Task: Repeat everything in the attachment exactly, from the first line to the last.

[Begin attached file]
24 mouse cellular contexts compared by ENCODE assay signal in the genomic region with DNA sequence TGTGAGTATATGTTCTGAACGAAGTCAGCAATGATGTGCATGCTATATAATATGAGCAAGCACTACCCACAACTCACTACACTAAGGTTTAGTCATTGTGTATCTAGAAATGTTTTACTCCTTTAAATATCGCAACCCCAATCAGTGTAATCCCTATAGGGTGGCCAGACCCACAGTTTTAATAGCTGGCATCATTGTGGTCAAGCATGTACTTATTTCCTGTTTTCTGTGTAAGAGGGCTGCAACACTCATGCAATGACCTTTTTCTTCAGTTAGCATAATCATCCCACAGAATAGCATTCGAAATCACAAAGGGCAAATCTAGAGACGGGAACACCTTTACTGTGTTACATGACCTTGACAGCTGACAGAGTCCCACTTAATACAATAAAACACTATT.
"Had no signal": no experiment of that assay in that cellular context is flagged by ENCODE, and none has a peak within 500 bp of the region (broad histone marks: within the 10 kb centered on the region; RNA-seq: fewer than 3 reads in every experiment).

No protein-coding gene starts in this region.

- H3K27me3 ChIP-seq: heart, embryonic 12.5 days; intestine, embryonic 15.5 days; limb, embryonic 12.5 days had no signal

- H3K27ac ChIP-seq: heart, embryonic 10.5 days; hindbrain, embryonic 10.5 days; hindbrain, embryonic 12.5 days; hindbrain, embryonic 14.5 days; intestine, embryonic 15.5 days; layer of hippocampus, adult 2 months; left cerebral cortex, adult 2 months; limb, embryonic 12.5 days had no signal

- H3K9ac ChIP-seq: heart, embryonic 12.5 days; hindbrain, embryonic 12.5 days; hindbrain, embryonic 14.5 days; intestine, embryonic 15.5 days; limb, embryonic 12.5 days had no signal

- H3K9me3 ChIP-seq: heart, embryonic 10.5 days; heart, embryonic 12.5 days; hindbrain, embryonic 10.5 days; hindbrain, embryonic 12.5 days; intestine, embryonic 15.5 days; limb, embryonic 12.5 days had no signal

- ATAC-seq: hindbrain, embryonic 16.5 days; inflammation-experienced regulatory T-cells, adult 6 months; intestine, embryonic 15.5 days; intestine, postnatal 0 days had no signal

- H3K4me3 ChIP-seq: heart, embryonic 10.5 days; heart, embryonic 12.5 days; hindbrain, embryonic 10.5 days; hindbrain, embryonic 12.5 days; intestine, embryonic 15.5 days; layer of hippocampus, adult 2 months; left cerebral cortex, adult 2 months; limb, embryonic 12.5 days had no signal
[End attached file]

24 mouse cellular contexts compared by ENCODE assay signal in the genomic region with DNA sequence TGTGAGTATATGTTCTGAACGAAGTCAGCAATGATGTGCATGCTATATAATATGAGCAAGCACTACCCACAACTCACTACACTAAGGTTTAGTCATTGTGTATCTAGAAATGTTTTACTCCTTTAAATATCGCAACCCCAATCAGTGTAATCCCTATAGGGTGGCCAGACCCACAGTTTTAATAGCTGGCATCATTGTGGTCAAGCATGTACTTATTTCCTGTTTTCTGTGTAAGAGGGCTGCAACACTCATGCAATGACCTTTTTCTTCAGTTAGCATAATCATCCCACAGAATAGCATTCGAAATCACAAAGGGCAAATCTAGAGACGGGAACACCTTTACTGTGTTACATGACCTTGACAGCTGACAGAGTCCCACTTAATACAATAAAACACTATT.
"Had no signal": no experiment of that assay in that cellular context is flagged by ENCODE, and none has a peak within 500 bp of the region (broad histone marks: within the 10 kb centered on the region; RNA-seq: fewer than 3 reads in every experiment).

No protein-coding gene starts in this region.

- H3K27me3 ChIP-seq: heart, embryonic 12.5 days; intestine, embryonic 15.5 days; limb, embryonic 12.5 days had no signal

- H3K27ac ChIP-seq: heart, embryonic 10.5 days; hindbrain, embryonic 10.5 days; hindbrain, embryonic 12.5 days; hindbrain, embryonic 14.5 days; intestine, embryonic 15.5 days; layer of hippocampus, adult 2 months; left cerebral cortex, adult 2 months; limb, embryonic 12.5 days had no signal

- H3K9ac ChIP-seq: heart, embryonic 12.5 days; hindbrain, embryonic 12.5 days; hindbrain, embryonic 14.5 days; intestine, embryonic 15.5 days; limb, embryonic 12.5 days had no signal

- H3K9me3 ChIP-seq: heart, embryonic 10.5 days; heart, embryonic 12.5 days; hindbrain, embryonic 10.5 days; hindbrain, embryonic 12.5 days; intestine, embryonic 15.5 days; limb, embryonic 12.5 days had no signal

- ATAC-seq: hindbrain, embryonic 16.5 days; inflammation-experienced regulatory T-cells, adult 6 months; intestine, embryonic 15.5 days; intestine, postnatal 0 days had no signal

- H3K4me3 ChIP-seq: heart, embryonic 10.5 days; heart, embryonic 12.5 days; hindbrain, embryonic 10.5 days; hindbrain, embryonic 12.5 days; intestine, embryonic 15.5 days; layer of hippocampus, adult 2 months; left cerebral cortex, adult 2 months; limb, embryonic 12.5 days had no signal